• Even if you CAN’T tell from the blurb on the back of the book, it shouldn’t matter! Sometimes a story has a surprise twist. That’s part of the journey. Go on the journey for the sake of the journey, not for the genitalia of the characters involved.

  19. fefeeley412

    Reblogged this on Author's Corner and commented:
    Straight (and not so much) and to the point. People bitching about het sex in m/m books. Some guys have sex with girls. GET OVER IT!

    • Girl cooties made a reviewer that angry? I write bi BDSM romances with two other women authors. It’s depressing all this anti-girl attitude. We’re going the Mff route because that’s what WE want to write. But we do label it Mff. Not labeling would be asking to have a shitload, as in 90 percent, of reviews saying ewww, I thought this was MfM. Or MMf.
      Even I’m not THAT masochistic.

      I’d rather find the audience that wants this sort of romance. So the disgust expressed here about her disrespect comment, I understand that, completely. The anti-labeling crusade, no. To me it’s commonsense to let readers have an idea as to what they are reading.

      If it’s NOT primarily an erotic book aimed to arouse readers, and let’s be truthful, that is why most people read erotic books…if not erotic, sure, don’t label the sexual combos. But if it is an erotic book, then yes, we should be telling readers at the very least, the main sexual combination.

      However telling them about added girl cooties, or man cooties, (in an f/f ) is up to the writer or their publisher. Is it disrespectful to have them in there, no.

      That said, I would bet my last dollar that not warning of ‘dick’ in an f/f story would lose you readers. So it may come down to sales (ie money, money, money) versus your own beliefs if you don’t label.

      • Sure, but personally speaking, I’ve had backlash from a book which was marketed as bi characters, labelled with scenes of M/M, menage, and M/M/F scenes, and yet readers still raged in reviews “i dont want girls parts in my M/M!”

        So… yeah. *shrug*

        No one marketed it as solely M/M romance, or even standard romance anyway, they’re just assuming that. Where does that leave me? or my publisher? 😦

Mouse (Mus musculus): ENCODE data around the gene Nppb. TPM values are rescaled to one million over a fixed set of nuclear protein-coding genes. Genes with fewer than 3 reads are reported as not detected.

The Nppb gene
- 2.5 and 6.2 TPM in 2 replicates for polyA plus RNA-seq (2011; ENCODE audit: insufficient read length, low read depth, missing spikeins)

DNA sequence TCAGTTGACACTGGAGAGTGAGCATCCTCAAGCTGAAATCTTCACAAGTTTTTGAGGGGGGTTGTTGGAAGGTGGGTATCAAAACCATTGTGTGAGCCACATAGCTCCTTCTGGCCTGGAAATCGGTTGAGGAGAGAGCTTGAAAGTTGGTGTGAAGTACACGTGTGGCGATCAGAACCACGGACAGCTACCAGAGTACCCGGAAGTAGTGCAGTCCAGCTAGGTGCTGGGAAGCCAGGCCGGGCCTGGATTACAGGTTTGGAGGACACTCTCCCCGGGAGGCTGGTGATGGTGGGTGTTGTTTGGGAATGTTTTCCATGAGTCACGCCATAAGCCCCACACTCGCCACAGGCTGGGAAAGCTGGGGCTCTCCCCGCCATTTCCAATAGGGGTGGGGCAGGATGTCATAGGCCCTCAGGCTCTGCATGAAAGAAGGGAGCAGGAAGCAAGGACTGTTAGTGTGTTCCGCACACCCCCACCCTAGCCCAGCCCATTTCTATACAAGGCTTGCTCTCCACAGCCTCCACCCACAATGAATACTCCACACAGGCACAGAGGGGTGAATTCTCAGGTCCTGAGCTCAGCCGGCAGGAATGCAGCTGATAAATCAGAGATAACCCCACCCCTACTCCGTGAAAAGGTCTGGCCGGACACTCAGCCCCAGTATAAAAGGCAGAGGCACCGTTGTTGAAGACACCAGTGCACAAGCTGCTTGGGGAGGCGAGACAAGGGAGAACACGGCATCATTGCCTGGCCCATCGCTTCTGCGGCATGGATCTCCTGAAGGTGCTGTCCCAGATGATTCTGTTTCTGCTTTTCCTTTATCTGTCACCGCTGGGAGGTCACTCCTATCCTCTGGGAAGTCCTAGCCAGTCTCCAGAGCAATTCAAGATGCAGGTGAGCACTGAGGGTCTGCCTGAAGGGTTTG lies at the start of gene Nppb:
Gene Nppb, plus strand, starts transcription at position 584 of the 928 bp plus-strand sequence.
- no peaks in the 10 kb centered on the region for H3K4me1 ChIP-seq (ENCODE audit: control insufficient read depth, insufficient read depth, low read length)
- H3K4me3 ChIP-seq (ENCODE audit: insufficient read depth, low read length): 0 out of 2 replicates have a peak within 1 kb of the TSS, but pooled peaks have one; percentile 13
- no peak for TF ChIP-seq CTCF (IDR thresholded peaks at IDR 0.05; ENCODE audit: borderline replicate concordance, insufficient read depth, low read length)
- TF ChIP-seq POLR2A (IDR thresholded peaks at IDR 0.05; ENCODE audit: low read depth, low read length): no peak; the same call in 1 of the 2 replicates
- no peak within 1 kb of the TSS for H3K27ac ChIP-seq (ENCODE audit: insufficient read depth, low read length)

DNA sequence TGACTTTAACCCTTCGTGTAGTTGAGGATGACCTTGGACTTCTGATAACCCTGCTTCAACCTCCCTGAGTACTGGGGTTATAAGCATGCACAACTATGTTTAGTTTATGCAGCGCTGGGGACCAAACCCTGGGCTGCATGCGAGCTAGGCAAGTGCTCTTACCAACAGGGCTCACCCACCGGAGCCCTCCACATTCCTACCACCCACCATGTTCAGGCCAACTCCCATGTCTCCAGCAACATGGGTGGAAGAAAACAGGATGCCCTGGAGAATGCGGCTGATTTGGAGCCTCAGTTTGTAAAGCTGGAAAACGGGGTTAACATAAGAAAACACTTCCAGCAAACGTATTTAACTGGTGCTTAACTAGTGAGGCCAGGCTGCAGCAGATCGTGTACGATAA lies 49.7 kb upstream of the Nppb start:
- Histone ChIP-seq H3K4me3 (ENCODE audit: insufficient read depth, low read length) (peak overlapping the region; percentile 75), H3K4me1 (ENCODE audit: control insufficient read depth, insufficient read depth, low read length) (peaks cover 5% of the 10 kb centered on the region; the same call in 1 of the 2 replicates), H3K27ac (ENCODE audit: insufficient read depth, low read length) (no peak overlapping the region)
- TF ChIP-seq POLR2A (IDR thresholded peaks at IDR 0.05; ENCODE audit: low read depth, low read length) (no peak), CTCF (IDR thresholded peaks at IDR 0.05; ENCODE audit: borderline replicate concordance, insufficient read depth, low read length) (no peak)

• Oh! That reminds me of a Homer Simpson quote: “I swore never to read again after ‘To Kill a Mockingbird’ gave me no useful advice on killing mockingbirds. It did teach me not to judge a man based on the color of his skin, but what good does that do me?”

    • It’s not even about het sex! Sometimes, yes, m/m books deal with a gay or bi character’s history which might include sex with a woman at some point prior to settling into the primary m/m relationship, or it might feature a m/f side pairing that includes a sex scene.

      Sometimes,. But this site has rejected books about male/trans*man pairings. Now, if you bill yourself as being a site that features m/m pairings, but then reject m/FtM pairings, the only possible rationale can be that you don’t consider FtM people to be “real” men. Which is so fricking infuriating I cannot even.

      Bottom line: they are committing biphobic and trans*phobic erasure and disrespecting the journey of gay characters who may have had het experiences in favor of focusing on fap fodder about cis-alphamen. It’s disgusting.

  20. Pingback: A Wave of Nausea

  21. LOL – love the rant!!!!

    You are right – if I buy a book I have the right to have an opinion about it – but that’s all. If I get offended by it – so what?

    http://gay-male-art-blog.com

  22. Pingback: the real issue with that jessewave hoopla, imo | ameliabishop

  23. Perfectly stated. Reblogged to lauraharner.com

  24. Have I mentioned lately how brilliant you are?

  25. Now I want to write lesbian novel and m/m romance with girly parts all over the place 🙂
    I’m sure there nothing left to add on this topic. You are great!

  26. Oh, well said. There is really no excuse, as someone noted in the comments to that post, for treating healthy sex as needing a trigger warning. It’s one thing to refuse to review, but to accuse people who aren’t writing to your own narrow wants of being disrespectful is just bizarre. Thanks for writing this.

  27. I hate same-sex warnings on books. I’ve hated them from the first moment I noticed them in the front matters of books. It should be enough to include a warning of adult content/graphic sex. This doesn’t directly have anything to do with your post, but if I don’t warn people about same-sex activities in my books, I shouldn’t have to warn them about “straight sex” in my books (there have only been two instances, but they’ve been behind the scenes, so no graphics, but after a slap on the cheek for that first time I really dreaded doing it a second time but did it anyway).

    Now, if readers or authors/publishers want to add tags to reach the ideal audiences that’s up to them, but I won’t put it in the front matter of my books.

  28. Judy

    You gotta nice way to express yourself, kudos. Warnings on books – the thought is ridiculous. Same-sex warning? I thought it was 2013 …. guess I was wrong. I can hardly believe people demanding anything from an author – you write it, it’s yours, do it the way you please, say what you wanna say, the way you like it.
    And one more thing : people who buy a book supposedly can read, so why not read a review before you buy the book?
    Keep on doing what you’re doing, the way you please, if certain people can’t deal with it’s their problem.